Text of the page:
From a just-posted Our Sunday Visitor interview with Abp. William E. Lori of Baltimore, chair of the USCCB’s ad hoc committee on religious liberty:
Our Sunday Visitor: As the HHS mandate battle continues, what is the current status of religious liberty in the United States?
Archbishop William E. Lori: I don’t think we’re in the position where we can say that if one or two or three things were changed everything would be OK again. I think we’re in the position, rather, where the sands are shifting beneath our feet, and the position of churches and church institutions, even the position of conscientious, intentional believers in our culture, is shifting and that the scope of toleration for religious expression and for religious institutions is narrowing. It’s important for us to step back and realize we’re in a different spot than we were. …
OSV: What are the biggest religious liberty challenges facing the Church?
Archbishop Lori: Prior to [the HHS mandate] we were able to fashion our health insurance plans for employees and other aspects of our internal operations simply and solely according to our own teachings. Chaos did not ensue; we provided very fine health plans for our employees. … Now, in one way or another, we have been asked to become entangled or involved with providing for our employees benefits that are contrary to the teaching of the Church. There are different types of triggering mechanisms that have been proposed. But the bottom line is that we are introducing to our internal plans a Gospel different from the one we want to preach and promote. And that, to me, is what we really have to look at here. It isn’t just a question of how close we might be to some moral evil; it’s a question of whether we are introducing an anti-evangelization word into our institutions or not. …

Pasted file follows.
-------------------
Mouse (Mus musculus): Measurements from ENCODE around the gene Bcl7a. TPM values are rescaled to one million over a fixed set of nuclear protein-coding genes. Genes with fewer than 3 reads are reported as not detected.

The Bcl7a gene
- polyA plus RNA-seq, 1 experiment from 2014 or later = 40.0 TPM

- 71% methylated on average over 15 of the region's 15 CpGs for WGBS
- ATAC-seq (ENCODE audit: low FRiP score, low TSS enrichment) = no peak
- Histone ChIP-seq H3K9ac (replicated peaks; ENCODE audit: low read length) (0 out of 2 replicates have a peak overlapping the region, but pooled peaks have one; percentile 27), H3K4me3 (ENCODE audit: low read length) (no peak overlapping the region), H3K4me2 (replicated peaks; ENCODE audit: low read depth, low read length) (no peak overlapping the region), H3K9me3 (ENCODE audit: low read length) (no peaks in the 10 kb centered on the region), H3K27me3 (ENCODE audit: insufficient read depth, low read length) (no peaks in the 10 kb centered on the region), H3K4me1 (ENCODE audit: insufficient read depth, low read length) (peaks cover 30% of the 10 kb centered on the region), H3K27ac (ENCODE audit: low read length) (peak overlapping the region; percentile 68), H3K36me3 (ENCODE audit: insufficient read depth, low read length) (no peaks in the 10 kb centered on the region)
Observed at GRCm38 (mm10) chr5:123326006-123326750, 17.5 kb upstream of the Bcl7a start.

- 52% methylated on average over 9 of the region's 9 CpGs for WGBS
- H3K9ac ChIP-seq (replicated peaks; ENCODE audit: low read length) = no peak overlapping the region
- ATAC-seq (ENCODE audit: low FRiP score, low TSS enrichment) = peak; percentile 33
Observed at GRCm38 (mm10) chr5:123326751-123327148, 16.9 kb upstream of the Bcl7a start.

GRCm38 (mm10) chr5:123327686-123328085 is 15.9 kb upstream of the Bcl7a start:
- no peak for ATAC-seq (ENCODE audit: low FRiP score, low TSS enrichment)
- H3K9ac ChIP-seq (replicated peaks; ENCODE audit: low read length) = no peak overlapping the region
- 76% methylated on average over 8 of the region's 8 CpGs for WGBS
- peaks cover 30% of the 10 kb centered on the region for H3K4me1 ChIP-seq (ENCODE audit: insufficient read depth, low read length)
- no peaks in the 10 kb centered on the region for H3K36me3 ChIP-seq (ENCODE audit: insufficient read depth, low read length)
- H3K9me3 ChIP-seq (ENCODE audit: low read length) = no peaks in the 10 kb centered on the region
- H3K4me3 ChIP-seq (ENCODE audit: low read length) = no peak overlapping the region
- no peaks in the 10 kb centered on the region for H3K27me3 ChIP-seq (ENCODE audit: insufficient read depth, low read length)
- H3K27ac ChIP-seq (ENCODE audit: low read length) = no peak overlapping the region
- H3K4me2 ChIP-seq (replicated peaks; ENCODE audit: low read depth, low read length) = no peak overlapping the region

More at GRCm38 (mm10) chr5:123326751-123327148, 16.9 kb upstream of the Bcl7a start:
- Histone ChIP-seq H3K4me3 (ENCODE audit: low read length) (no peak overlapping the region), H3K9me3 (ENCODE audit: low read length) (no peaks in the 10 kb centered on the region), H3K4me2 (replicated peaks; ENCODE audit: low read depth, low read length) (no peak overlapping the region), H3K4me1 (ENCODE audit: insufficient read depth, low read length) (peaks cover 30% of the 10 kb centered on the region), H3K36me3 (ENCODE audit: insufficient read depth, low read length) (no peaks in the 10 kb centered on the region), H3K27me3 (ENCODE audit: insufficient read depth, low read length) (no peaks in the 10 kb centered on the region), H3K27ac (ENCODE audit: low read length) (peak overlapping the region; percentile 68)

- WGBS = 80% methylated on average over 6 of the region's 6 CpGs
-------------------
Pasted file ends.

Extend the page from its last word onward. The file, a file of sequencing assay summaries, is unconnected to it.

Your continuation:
OSV: Why bother standing up for religious freedom?
Archbishop Lori: The real issue here is whether or not we’re sort of “crossing the Rubicon” here on religious liberty. If we agree to this so-called accommodation, when it pertains to contraception, will we so readily agree to one about abortion, surgical abortion, if and when that should come down the line. Would our reasoning work for that? In other words, we have to ask ourselves, as we depart from this status-quo ante, where are we headed? What will this mean for our church institutions? How heavily regulated will they be in the future? How free or unfree will they be to proclaim the Gospel of family and the Gospel of life? I think those are serious questions worth pondering and worth having a struggle for.
Read the entire interview, “Lori: Crossing the Rubicon?”, at OSV.com.